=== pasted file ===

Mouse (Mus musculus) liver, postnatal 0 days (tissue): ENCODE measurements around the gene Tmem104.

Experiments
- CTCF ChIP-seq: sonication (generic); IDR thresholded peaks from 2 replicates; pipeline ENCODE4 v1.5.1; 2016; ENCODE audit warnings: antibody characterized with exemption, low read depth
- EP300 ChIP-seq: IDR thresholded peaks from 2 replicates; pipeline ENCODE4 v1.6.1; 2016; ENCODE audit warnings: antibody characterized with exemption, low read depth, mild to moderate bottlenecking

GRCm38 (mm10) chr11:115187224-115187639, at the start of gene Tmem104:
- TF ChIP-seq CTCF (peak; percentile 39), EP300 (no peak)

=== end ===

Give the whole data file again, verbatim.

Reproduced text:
Mouse (Mus musculus) liver, postnatal 0 days (tissue): ENCODE measurements around the gene Tmem104.

Experiments
- CTCF ChIP-seq: sonication (generic); IDR thresholded peaks from 2 replicates; pipeline ENCODE4 v1.5.1; 2016; ENCODE audit warnings: antibody characterized with exemption, low read depth
- EP300 ChIP-seq: IDR thresholded peaks from 2 replicates; pipeline ENCODE4 v1.6.1; 2016; ENCODE audit warnings: antibody characterized with exemption, low read depth, mild to moderate bottlenecking

GRCm38 (mm10) chr11:115187224-115187639, at the start of gene Tmem104:
- TF ChIP-seq CTCF (peak; percentile 39), EP300 (no peak)